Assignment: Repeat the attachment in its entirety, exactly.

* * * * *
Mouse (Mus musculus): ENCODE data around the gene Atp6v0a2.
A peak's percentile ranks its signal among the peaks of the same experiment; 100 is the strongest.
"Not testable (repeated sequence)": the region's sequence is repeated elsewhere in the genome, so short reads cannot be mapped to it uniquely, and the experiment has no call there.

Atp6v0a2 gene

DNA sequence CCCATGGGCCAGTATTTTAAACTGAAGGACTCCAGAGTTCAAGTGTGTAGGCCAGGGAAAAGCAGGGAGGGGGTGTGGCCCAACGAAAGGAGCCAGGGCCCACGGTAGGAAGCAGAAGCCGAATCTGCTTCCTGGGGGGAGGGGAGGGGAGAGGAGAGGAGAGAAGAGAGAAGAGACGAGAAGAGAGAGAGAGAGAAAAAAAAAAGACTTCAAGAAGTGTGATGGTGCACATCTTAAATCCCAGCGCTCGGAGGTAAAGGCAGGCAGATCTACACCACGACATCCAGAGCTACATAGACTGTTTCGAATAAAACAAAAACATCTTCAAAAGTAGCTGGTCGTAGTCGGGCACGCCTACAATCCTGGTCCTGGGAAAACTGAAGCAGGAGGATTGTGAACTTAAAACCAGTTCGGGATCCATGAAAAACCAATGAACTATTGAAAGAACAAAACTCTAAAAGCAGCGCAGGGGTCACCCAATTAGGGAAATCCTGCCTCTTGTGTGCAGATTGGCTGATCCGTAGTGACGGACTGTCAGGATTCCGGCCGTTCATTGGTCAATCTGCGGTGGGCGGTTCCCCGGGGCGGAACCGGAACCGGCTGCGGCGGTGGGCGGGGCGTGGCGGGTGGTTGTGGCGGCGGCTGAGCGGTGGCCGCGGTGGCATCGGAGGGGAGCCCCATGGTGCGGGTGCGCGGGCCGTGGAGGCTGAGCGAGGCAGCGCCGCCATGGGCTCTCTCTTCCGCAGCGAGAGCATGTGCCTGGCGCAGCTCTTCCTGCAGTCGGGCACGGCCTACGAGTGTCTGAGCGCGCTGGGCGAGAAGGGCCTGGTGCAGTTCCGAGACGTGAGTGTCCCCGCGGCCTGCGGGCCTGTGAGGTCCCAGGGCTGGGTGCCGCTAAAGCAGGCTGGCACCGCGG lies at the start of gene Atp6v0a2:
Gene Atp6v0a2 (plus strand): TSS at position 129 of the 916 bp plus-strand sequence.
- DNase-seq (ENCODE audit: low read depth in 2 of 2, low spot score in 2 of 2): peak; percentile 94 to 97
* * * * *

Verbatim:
Mouse (Mus musculus): ENCODE data around the gene Atp6v0a2.
A peak's percentile ranks its signal among the peaks of the same experiment; 100 is the strongest.
"Not testable (repeated sequence)": the region's sequence is repeated elsewhere in the genome, so short reads cannot be mapped to it uniquely, and the experiment has no call there.

Atp6v0a2 gene

DNA sequence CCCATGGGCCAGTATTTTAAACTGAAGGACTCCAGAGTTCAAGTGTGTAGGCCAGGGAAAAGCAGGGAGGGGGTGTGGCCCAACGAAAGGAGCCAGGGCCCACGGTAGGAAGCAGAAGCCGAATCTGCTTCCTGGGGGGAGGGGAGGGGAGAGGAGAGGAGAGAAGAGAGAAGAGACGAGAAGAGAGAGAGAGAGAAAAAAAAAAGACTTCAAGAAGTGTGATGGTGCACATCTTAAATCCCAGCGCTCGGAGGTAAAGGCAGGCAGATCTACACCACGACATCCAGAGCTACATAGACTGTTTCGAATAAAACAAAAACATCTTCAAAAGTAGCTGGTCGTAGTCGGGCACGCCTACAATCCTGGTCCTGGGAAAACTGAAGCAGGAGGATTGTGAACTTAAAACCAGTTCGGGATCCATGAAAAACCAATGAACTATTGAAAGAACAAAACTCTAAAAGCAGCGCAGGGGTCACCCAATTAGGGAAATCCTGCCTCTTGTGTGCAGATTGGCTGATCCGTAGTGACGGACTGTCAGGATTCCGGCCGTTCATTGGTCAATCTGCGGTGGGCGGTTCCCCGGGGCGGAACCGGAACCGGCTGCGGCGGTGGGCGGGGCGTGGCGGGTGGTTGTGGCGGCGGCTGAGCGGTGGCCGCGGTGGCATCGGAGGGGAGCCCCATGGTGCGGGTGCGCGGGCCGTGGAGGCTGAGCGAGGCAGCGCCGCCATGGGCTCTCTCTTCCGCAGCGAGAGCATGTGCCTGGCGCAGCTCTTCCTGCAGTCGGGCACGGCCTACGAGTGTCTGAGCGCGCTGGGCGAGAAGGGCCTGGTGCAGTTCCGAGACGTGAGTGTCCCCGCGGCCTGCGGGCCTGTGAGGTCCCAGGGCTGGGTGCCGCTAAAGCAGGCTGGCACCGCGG lies at the start of gene Atp6v0a2:
Gene Atp6v0a2 (plus strand): TSS at position 129 of the 916 bp plus-strand sequence.
- DNase-seq (ENCODE audit: low read depth in 2 of 2, low spot score in 2 of 2): peak; percentile 94 to 97